• Arab integration: The causes of failure
    The Arab countries have made several ambitious attempts at unity at different times in history. But these efforts were not sustained and rarely capitalized on the unique characteristics of the region or its abundant resources; more recent attempts have therefore failed to forge a united regional bloc capable of withstanding shocks, creating opportunities and meeting modern challenges. This experience contrasts sharply with that of other regions which have successfully integrated into such blocs.
  • Arab cultural integration
    The Arab countries have made several ambitious attempts at unity at different times in history. But these efforts were not sustained and rarely capitalized on the unique characteristics of the region or its abundant resources; more recent attempts have therefore failed to forge a united regional bloc capable of withstanding shocks, creating opportunities and meeting modern challenges. This experience contrasts sharply with that of other regions which have successfully integrated into such blocs.
  • Arab popular integration in the political and civil space
    Arabs have always found ways to reach out directly to their fellow citizens in other countries, despite official obstacles. People-to-people contact and exchange across national borders is an everyday occurrence in the region.
  • A Legacy of fragmentation and development failures
    Decades of fragmentation and division in the Arab world have created major threats and challenges to its development and progress. Some challenges are political or humanitarian; they concern national freedoms, regional security and refugee populations; others stem from flawed or failed national development policies. Still other threats are environmental, undermining both present-day and intergenerational equity. There are also polarizing cultural challenges that shape the individual and collective consciousness; drag society into conflicts; and limit the potenti for human awakening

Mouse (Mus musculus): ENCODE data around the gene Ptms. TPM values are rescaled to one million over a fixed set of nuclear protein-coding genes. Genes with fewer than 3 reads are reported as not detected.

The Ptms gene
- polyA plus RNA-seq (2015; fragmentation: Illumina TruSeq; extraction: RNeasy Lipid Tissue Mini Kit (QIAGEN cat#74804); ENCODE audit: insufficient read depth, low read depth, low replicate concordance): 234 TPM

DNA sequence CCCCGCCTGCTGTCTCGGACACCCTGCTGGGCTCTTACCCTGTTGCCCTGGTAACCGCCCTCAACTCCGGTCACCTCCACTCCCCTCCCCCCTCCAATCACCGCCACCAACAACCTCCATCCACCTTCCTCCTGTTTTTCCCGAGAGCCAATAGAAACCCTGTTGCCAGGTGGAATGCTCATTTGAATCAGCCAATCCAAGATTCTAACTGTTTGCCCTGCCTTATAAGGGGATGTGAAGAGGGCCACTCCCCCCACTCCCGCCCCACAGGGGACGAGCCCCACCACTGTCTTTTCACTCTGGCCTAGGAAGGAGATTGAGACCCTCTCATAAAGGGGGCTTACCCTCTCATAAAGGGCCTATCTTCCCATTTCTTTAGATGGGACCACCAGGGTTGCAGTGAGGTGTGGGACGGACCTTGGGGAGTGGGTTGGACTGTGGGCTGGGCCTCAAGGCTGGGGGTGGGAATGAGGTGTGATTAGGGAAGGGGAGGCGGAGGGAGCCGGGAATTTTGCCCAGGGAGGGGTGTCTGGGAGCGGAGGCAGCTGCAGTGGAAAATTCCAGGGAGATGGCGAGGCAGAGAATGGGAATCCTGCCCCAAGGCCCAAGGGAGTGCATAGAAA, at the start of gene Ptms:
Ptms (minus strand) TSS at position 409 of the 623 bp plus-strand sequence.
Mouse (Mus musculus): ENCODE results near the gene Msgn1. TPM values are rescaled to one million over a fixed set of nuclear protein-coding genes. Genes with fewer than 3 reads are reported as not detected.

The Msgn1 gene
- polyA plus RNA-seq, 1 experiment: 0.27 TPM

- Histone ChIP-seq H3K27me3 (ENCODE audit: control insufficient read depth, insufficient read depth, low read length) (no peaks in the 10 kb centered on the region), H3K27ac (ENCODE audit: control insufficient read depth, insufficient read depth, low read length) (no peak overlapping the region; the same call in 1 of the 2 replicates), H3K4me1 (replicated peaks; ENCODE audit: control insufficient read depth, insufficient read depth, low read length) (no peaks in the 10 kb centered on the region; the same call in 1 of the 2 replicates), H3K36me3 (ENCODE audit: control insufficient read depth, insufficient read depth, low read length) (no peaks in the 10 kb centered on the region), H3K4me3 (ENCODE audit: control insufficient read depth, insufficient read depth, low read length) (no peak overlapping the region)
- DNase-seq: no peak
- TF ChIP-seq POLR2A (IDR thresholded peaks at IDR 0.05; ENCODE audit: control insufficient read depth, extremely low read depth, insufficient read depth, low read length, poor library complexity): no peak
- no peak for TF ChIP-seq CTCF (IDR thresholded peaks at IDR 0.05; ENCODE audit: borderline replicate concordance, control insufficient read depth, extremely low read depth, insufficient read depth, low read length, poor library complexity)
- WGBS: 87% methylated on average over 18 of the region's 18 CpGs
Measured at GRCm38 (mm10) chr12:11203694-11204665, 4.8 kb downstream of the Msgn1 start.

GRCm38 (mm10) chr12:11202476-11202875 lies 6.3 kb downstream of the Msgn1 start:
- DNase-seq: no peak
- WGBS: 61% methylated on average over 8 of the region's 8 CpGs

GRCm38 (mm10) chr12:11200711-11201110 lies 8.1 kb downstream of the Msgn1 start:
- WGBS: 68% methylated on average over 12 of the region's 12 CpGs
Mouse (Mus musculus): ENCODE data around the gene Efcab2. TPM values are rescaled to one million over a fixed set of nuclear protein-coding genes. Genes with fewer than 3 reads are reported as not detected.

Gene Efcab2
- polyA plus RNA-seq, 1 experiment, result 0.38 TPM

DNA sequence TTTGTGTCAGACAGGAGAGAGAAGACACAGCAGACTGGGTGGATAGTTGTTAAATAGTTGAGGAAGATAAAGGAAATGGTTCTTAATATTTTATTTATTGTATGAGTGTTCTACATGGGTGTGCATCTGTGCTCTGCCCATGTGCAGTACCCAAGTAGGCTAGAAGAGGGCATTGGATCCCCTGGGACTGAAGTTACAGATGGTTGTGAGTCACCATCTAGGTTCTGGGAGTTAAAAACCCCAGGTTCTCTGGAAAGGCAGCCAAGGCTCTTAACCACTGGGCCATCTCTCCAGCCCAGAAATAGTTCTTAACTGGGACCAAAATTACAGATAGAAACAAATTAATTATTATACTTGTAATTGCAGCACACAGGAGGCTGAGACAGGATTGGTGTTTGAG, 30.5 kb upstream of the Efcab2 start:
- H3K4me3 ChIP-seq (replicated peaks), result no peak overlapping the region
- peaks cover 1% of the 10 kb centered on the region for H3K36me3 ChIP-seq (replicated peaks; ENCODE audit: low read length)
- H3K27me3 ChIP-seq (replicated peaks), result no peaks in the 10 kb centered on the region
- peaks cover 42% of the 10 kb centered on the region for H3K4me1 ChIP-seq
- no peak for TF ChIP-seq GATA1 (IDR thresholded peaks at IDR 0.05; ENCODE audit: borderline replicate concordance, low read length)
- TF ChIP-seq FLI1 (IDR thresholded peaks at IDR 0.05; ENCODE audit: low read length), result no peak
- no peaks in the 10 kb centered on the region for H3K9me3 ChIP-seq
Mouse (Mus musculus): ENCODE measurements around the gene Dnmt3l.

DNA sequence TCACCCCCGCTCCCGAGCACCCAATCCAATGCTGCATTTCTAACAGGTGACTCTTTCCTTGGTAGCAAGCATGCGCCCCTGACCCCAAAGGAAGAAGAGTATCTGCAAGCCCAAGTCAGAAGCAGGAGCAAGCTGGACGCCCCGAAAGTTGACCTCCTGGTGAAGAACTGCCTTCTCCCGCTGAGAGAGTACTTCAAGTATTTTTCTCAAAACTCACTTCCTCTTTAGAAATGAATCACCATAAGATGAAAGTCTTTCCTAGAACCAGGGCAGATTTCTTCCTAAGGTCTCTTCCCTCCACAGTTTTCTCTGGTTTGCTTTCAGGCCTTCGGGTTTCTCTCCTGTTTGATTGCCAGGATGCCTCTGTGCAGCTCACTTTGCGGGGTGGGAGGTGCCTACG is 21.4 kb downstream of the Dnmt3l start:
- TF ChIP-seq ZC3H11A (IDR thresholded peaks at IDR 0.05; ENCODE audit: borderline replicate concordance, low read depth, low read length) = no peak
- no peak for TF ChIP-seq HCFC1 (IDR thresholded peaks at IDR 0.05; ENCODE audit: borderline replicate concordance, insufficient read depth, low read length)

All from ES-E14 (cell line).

• Arab economic integration: Reaping benefits for all
    Since the 1950s, various policies and arrangements have been adopted to improve Arab economic integration, with mixed economic and social results across the region. Results fell below expectations owing to shortcomings in the policies themselves or their implementation. This chapter looks first at the possible consequences of maintaining current integration policies, which focus exclusively on the liberalization of trade in goods through the elimination of customs tariffs. This neglects, other more important obstacles such as technical and non-tariff barriers and high transport costs. The chapter next examines the possible benefits of not limiting economic integration to the liberalization of trade in goods, emphasizing the importance of removing tariff restrictions on Arab intraregional trade towards a more comprehensive system encompassing labour markets, capital and production sectors in addition to goods and services. It then compares the impact of each option on a set of basic economic indicators.
  • Arab integration and renaissance: A strategic Vision
    The previous chapter showed that the Arab countries can reap important benefits by taking gradual and successive steps towards comprehensive economic integration. Other chapters explored realities and hopes, failures and possibilities in the long search for Arab unity. This concluding chapter is a reflection on the close relationship between comprehensive integration and the well-being of the Arab people. It offers a strategic plan for reviving the material and moral foundations of the region through integration. A series of realistic, simple and important steps are set out leading towards this more ambitious goal. The chapter concludes by outlining strategic actions that would lead to the establishment of a free Arab citizenship area characterized by prosperity, social justice and human dignity.
  • Endnotes
  • Bibliography
  • Annexes
  • Statistical Tables